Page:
The effect of unilateral amygdala removals on detecting fear from briefly presented backward-masked faces

Romina Palermo*, Laura Schmalzl, Armin Mohamed, Andrew Bleasel, Laurie Miller

*Corresponding author for this work

    Research output: Contribution to journalArticlepeer-review

    10 Citations (Scopus)

    Abstract

    Facial expressions convey information about the moods and intentions of other people and provide important clues about environmental threats. Previous research has shown that patients with unilateral amygdala removals have difficulties rating the intensity of fearful facial expressions. The aim of the current study was to investigate whether patients with amygdala lesions would also be impaired at detecting fear from briefly presented, backward-masked faces. We found that patients with either left or right temporal lobe excisions were impaired at rating fear intensity in faces, whereas fear detection difficulties were predominantly seen in those who had undergone a left temporal lobectomy. Intriguingly, patients with amygdala damage found it more difficult to recognize fear from faces shown for unlimited durations than to detect fear from briefly presented faces. Moreover, there was little overlap between impairments of fear detection and fear-rating, indicating that task demands are crucially important in determining fear-processing deficits.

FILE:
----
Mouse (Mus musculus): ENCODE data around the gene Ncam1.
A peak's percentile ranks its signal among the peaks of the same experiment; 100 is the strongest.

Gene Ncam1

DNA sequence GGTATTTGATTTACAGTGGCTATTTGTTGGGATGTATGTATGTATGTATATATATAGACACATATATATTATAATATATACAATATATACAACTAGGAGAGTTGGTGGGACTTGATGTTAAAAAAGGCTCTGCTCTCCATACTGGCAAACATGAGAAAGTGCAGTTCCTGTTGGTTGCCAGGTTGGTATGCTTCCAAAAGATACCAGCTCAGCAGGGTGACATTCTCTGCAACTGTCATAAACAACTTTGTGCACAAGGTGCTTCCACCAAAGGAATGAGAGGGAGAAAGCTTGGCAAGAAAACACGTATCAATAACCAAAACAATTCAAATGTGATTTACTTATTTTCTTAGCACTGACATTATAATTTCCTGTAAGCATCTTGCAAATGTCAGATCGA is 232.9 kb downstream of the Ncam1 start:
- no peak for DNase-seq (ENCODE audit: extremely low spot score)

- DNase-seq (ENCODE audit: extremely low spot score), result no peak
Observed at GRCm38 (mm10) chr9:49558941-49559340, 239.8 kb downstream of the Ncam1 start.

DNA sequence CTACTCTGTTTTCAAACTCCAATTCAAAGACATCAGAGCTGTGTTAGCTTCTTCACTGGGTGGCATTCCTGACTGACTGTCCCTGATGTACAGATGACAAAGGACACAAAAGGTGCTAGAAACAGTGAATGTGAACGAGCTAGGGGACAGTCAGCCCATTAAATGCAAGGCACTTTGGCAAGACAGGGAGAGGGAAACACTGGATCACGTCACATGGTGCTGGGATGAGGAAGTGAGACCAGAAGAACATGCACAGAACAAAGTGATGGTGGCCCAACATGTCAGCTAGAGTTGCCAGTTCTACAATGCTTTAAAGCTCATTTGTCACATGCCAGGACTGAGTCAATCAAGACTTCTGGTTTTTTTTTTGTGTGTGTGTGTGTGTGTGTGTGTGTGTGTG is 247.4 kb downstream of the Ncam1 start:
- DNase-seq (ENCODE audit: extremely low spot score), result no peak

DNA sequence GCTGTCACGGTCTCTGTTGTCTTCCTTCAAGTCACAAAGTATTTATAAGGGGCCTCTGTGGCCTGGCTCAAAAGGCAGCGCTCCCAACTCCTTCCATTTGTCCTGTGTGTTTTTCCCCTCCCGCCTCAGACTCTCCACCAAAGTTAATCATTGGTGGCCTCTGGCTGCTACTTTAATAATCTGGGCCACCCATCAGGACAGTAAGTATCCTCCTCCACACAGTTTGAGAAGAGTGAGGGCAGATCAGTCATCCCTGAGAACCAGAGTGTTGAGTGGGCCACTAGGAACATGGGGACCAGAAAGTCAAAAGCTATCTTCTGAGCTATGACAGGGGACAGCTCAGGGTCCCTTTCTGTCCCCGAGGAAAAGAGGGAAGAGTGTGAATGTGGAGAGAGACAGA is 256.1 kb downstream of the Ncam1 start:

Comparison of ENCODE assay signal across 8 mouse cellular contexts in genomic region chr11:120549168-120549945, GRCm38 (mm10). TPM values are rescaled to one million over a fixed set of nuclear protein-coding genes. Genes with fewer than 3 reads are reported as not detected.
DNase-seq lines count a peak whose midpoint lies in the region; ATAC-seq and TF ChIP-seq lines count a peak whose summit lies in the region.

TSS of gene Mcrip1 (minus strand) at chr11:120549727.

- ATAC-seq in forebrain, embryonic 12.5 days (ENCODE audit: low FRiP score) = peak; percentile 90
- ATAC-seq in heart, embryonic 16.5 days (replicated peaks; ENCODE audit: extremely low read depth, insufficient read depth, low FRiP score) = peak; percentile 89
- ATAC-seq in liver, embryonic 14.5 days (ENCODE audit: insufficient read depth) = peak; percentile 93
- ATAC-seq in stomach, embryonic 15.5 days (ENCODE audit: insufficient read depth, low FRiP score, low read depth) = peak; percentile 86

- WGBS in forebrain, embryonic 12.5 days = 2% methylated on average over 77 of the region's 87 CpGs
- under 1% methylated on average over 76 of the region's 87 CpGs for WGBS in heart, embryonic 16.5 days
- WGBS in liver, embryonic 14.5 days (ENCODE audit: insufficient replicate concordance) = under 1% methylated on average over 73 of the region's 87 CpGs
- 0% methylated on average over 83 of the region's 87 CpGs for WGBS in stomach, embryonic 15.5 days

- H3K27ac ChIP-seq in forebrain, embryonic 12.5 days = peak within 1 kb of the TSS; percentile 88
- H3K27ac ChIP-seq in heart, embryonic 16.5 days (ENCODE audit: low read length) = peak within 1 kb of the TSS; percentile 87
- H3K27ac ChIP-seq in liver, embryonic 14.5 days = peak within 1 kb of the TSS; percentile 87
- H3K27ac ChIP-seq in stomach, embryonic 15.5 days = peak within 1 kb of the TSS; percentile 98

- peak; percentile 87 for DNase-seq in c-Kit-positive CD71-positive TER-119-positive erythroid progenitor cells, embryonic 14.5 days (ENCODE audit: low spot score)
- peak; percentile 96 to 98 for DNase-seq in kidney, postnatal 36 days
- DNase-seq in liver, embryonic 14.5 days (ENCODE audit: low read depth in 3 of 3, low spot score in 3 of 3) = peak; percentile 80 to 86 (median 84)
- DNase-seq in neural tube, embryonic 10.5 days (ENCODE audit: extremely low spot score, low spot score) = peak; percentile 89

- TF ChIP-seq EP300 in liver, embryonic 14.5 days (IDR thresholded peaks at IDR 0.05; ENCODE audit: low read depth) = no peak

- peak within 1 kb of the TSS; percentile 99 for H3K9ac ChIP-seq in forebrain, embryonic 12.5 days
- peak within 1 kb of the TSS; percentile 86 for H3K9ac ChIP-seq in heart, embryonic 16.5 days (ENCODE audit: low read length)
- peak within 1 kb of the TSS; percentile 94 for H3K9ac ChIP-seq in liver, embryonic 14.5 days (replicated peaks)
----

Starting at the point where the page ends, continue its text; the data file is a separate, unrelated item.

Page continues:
Original languageEnglish
    Pages (from-to)123-131
    Number of pages9
    JournalJournal of Clinical and Experimental Neuropsychology
    Volume32
    Issue number2
    DOIs
    Publication statusPublished - Feb 2010

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